• A Dutch seller is normally exempt on the sale of the shares in the target due to the application of the participation exemption, unless the target is a low-taxed passive investment company. A foreign selling company is in principle not taxed on the sale of shares in a Dutch target, unless specific anti-avoidance rules apply.
  • If the target is member of a CIT fiscal unity with the seller, on the sale, the seller may be taxed in case assets have been transferred to the target in the past six years at a consideration below fair value (‘disruption charge’).
  • In case of an asset transaction, the difference between the tax book value and the purchase price is included in the taxable income of the seller.
  • In case of a legal merger, if a target ceases to exist on a merger, it is deemed to have sold its assets for Dutch CIT purposes. The difference between the tax book value and the fair value of the assets is included in the taxable income of the target. Tax losses will evaporate.
  • Generally, deal costs are deductible, except in case of a share deal, where restrictions apply.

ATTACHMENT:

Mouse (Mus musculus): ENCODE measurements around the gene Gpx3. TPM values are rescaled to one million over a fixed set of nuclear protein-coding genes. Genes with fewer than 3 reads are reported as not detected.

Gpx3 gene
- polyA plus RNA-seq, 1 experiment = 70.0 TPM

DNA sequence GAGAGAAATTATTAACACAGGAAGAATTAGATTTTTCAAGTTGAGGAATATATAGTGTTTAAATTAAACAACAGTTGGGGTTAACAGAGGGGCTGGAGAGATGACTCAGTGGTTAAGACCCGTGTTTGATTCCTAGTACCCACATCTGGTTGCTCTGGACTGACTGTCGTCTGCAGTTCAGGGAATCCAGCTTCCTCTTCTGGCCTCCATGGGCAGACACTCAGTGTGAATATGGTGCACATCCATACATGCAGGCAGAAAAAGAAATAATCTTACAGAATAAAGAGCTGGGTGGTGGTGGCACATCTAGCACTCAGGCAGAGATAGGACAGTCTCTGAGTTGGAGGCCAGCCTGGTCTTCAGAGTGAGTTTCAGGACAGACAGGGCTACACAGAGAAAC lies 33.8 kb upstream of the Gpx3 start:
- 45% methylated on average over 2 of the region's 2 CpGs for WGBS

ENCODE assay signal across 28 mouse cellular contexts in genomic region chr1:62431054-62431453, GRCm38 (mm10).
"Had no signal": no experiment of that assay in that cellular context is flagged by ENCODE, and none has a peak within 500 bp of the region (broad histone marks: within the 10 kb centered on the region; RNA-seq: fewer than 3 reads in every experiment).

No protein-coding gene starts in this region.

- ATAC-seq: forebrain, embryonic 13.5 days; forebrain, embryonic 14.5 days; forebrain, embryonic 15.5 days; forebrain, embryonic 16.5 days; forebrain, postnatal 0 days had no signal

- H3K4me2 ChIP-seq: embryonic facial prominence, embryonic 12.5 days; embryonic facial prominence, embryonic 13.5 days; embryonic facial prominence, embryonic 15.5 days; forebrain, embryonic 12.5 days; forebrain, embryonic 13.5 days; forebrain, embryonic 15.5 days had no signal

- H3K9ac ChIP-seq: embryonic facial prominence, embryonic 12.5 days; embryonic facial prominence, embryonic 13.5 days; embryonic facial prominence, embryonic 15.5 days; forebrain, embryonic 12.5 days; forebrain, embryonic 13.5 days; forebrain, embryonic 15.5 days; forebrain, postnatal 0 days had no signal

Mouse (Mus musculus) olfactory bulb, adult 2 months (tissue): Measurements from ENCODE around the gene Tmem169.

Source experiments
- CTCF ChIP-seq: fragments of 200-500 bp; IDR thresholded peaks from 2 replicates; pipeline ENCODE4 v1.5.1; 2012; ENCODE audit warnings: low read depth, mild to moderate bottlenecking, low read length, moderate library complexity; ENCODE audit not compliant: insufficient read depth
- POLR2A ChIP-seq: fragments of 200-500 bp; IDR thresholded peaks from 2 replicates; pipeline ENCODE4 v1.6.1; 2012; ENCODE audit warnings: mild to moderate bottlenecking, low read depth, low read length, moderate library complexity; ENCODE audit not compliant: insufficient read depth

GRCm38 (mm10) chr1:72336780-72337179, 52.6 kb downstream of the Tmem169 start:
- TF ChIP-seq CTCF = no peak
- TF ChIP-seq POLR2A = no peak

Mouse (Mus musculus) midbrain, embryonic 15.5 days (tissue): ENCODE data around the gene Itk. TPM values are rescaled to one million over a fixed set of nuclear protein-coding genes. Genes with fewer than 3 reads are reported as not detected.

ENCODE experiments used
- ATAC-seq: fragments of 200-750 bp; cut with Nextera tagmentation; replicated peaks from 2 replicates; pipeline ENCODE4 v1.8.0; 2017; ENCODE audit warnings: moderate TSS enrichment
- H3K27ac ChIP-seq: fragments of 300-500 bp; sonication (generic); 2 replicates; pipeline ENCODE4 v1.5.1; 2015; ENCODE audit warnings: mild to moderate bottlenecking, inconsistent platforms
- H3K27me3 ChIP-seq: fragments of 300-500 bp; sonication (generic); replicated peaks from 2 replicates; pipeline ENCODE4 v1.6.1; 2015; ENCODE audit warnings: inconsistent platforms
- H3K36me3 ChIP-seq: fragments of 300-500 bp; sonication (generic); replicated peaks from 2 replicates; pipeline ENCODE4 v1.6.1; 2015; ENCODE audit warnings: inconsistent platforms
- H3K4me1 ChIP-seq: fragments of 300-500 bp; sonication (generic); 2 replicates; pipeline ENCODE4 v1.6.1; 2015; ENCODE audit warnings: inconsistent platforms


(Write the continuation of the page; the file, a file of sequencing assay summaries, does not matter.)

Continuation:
Value added tax (VAT):

  • The generally applicable VAT rate is 21%. The sale of shares is not taxed with VAT. The sale of assets is in principle taxed with VAT. However, if the assets constitute a universality of goods or a branch of activities of the target, no VAT is levied.
  • VAT on deal costs is generally recoverable, except in case of a share deal, where restrictions apply.

Real estate transfer tax and other registration duties:

  • Acquisition of Dutch real estate is subject to 6% real estate transfer tax on the fair value of the real estate. This applies in asset transactions and legal mergers.
  • On acquisition of the shares in a Dutch company, real estate transfer tax on underlying Dutch real estate is payable by the buyer only if the target’s assets comprise at least 50% real estate and 30% Dutch real estate which is mainly used for real estate exploitation purposes (ie, not in the target’s own operating business.
  • No stamp duties or other transfer taxes apply.

Interest deductibility:

  • The deductibility of interest on shareholder and other loans is limited under certain circumstances.

Exemptions and mitigation

Are any tax exemptions or reliefs available?

The sale of shares is normally exempt from CIT under participation exemption.

Tax losses of the CIT fiscal unity can be surrendered to the target company.